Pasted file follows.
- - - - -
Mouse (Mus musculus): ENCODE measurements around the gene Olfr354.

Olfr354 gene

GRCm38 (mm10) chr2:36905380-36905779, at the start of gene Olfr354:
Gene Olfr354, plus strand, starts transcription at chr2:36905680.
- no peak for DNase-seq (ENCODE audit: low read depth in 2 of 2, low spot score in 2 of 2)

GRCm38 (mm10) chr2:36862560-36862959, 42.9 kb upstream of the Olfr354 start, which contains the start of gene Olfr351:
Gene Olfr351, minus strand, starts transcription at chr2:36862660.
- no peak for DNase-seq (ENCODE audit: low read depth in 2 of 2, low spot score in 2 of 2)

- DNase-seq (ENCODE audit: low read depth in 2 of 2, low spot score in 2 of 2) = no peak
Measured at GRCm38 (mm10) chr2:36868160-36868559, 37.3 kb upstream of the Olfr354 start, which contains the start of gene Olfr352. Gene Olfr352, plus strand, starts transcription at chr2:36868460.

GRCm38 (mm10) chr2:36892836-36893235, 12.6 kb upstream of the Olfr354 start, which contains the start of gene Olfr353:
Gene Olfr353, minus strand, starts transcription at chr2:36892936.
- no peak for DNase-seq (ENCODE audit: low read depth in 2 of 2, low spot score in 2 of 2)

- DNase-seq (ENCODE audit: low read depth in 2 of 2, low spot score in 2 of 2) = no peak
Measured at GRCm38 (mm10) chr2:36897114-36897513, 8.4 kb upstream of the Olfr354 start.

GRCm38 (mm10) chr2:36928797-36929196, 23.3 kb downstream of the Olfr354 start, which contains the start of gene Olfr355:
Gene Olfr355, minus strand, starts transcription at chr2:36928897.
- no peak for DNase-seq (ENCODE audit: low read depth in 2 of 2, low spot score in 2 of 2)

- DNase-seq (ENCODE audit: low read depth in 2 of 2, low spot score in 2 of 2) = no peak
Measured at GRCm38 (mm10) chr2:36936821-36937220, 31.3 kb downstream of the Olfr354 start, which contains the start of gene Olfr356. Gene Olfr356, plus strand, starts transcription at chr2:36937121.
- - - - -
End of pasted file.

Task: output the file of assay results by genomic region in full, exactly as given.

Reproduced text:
Mouse (Mus musculus): ENCODE measurements around the gene Olfr354.

Olfr354 gene

GRCm38 (mm10) chr2:36905380-36905779, at the start of gene Olfr354:
Gene Olfr354, plus strand, starts transcription at chr2:36905680.
- no peak for DNase-seq (ENCODE audit: low read depth in 2 of 2, low spot score in 2 of 2)

GRCm38 (mm10) chr2:36862560-36862959, 42.9 kb upstream of the Olfr354 start, which contains the start of gene Olfr351:
Gene Olfr351, minus strand, starts transcription at chr2:36862660.
- no peak for DNase-seq (ENCODE audit: low read depth in 2 of 2, low spot score in 2 of 2)

- DNase-seq (ENCODE audit: low read depth in 2 of 2, low spot score in 2 of 2) = no peak
Measured at GRCm38 (mm10) chr2:36868160-36868559, 37.3 kb upstream of the Olfr354 start, which contains the start of gene Olfr352. Gene Olfr352, plus strand, starts transcription at chr2:36868460.

GRCm38 (mm10) chr2:36892836-36893235, 12.6 kb upstream of the Olfr354 start, which contains the start of gene Olfr353:
Gene Olfr353, minus strand, starts transcription at chr2:36892936.
- no peak for DNase-seq (ENCODE audit: low read depth in 2 of 2, low spot score in 2 of 2)

- DNase-seq (ENCODE audit: low read depth in 2 of 2, low spot score in 2 of 2) = no peak
Measured at GRCm38 (mm10) chr2:36897114-36897513, 8.4 kb upstream of the Olfr354 start.

GRCm38 (mm10) chr2:36928797-36929196, 23.3 kb downstream of the Olfr354 start, which contains the start of gene Olfr355:
Gene Olfr355, minus strand, starts transcription at chr2:36928897.
- no peak for DNase-seq (ENCODE audit: low read depth in 2 of 2, low spot score in 2 of 2)

- DNase-seq (ENCODE audit: low read depth in 2 of 2, low spot score in 2 of 2) = no peak
Measured at GRCm38 (mm10) chr2:36936821-36937220, 31.3 kb downstream of the Olfr354 start, which contains the start of gene Olfr356. Gene Olfr356, plus strand, starts transcription at chr2:36937121.